FROM THE PLACE WE CALL HOME

FROM THE PLACE WE CALL HOME
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I’m starting to really think you can make a home out of anywhere you live, if you want to.

That is, anywhere except sleep away camp.

That place was awful the first summer and even more horrible the second summer. I went back because….well, I don’t remember why. I know, for sure, I didn’t want to go back, but maybe I did because everyone else at my school was going or maybe because I wanted to try to have a better time year two than year one.

What a mistake.

I went when I was 9. Maybe for some people, sleep away camp is a great experience where they find out new things about themselves and make lifelong friends and have their first smooch and learn advanced things they maybe shouldn’t learn yet from foreign exchange counselors that don’t realize the kids here, in America, can be slower in some departments, than where they are from (or at least they used to be).

But for me, It was a living nightmare. I wasn’t sure if the bug bits I was getting were bigger than the pimples growing on my face and also, it’s the time when puberty starts to happen, which meant my boobs were in a state of mind where they didn’t need a bra yet but they kind of did, and plus, I was overweight, and i wore my hair slicked back in a tight pony tail. Which is all to say, I didn’t have any friends and also, I thought I looked reallllly good.

I wanted to go home so badly, but the camp refused to send you home, it was a policy! Can you believe that? This was the time before cell phones, so I would write these demanding and very serious letters home every single day, and my mom, thankfully, saved those letters, which is cute now, but back then I wish she took them seriously, rather than putting them up on the fridge.

i did everything I could to be sent home. I went on a food strike, I cried, I failed the swim test, I faked an injury to be sent to the infirmary and then, hopefully sent home, but nothing worked.

Nothing.

The camp told my mom that I’d eventually adjust and even though it was my second day of my second year, I knew I would never feel at home there.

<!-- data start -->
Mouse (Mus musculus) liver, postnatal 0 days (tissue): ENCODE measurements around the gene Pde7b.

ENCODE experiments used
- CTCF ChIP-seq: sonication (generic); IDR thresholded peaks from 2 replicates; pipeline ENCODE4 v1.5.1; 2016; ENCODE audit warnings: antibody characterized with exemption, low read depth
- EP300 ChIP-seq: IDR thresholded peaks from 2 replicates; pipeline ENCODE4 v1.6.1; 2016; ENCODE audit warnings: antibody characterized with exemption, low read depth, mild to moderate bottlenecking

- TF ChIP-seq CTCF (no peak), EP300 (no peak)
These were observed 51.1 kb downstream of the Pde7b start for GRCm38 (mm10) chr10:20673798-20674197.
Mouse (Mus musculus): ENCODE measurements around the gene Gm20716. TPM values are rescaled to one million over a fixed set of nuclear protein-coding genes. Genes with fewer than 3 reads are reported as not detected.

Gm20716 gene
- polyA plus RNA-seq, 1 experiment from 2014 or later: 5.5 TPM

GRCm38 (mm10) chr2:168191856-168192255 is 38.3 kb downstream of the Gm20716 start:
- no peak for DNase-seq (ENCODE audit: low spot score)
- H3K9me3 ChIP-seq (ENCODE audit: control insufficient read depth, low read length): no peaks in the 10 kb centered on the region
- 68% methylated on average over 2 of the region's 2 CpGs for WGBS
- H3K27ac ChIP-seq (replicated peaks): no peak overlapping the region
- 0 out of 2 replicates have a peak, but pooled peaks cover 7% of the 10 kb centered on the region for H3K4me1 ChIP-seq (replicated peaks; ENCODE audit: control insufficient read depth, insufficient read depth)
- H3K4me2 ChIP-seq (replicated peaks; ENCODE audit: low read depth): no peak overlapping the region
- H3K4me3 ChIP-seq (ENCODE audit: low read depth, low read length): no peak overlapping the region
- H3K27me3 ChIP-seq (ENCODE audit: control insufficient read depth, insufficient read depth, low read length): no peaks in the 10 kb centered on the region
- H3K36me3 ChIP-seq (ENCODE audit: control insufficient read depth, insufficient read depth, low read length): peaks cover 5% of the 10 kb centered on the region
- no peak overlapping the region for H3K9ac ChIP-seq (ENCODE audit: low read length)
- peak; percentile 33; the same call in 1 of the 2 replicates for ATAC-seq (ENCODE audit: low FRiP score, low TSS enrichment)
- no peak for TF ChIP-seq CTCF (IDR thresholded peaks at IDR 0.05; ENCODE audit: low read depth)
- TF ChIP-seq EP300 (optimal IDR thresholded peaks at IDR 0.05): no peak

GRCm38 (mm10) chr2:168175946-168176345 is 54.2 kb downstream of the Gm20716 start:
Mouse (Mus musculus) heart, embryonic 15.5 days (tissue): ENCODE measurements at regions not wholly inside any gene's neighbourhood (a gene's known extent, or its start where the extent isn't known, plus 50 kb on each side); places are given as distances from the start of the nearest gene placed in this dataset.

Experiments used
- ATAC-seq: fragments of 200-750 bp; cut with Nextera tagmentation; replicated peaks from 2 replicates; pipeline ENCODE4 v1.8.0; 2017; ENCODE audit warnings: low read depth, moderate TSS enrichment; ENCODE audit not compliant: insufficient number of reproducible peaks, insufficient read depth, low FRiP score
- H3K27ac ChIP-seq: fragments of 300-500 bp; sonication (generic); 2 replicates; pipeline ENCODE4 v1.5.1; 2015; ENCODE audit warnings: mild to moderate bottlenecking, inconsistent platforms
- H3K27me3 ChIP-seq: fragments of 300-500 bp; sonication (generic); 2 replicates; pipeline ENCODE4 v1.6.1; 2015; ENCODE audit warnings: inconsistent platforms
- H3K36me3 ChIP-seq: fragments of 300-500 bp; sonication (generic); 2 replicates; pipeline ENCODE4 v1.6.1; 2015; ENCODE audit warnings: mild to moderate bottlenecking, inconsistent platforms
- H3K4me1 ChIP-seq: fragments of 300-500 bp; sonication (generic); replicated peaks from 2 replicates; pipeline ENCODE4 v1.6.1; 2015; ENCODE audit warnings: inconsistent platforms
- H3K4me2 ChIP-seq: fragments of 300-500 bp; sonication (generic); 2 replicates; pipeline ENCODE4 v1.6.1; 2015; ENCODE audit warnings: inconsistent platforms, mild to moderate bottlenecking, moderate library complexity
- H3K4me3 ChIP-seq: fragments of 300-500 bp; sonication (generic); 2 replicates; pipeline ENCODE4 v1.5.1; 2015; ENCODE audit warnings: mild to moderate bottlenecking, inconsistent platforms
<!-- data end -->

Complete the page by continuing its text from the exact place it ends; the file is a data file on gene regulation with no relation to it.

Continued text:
But I stayed for 30 days and I think the happiest day of my entire childhood, was the day I got to leave.

Since then, I’ve found myself calling some strange places ‘home’ for a temporary amount of time.

I once lived on the floor of a sorority house, in a closet of another, on an air mattress in a guest room of a guy I didn’t know very well for two weeks, and currently in an apartment that’s owned by someone else in Portland, that’s a decent size, but has a vile smell.

It will not go away, but i’m used to it, as one becomes, eventually, when we find ourselves living some place new.

My clothes are everywhere, and I brought my favorite towel, and a stack of my go-to books, and I have a candle that reminds me of how my old apartment used to smell. And suddenly, even this third-floor apartment, on the southwest side of a city I’ve never lived in before, feels like some place that belongs to me.

I’ve lost a lot in a short period of time, like most people who lose things, but one thing i’ve learned again and again is that the feeling of home is less about where you are and more about what you do with the space, the time, the people around.

If i could go back to sleep away camp now, I suppose i’d try harder to make the top bunk of cabin 16 feel more Jen Glantz, but the problem then, that’s not the problem now, is back then I didn’t know who Jen Glantz was, and now, i’m scared of how much i know about Jen Glantz, and it’s harder to keep it a secret.

My fuzzy socks are nestled into the bed, my hot oatmeal packets rest the kitchen, my favorite face mask in the bathroom, a stack of books in the living room, and my cell phone, by my side always, for when I want to really find a way to make a place feel like home.

I’m Jen Glantz. I’ve been a published writer for over 13 years, spilling my words into magazines (ranging from style to scuba diving), newspapers, websites and even this one time, a speech, for someone who didn’t speak a word of English. What drives my words, my site, my writing, is the power of relating to people. I find that many people, especially young girls, feel so alone and quite often they feel embarrassed. I want to shatter those feelings! I want them to read what I write and understand that it’s okay to be a little outside of the box, but most importantly, that it is okay to just be who they are.

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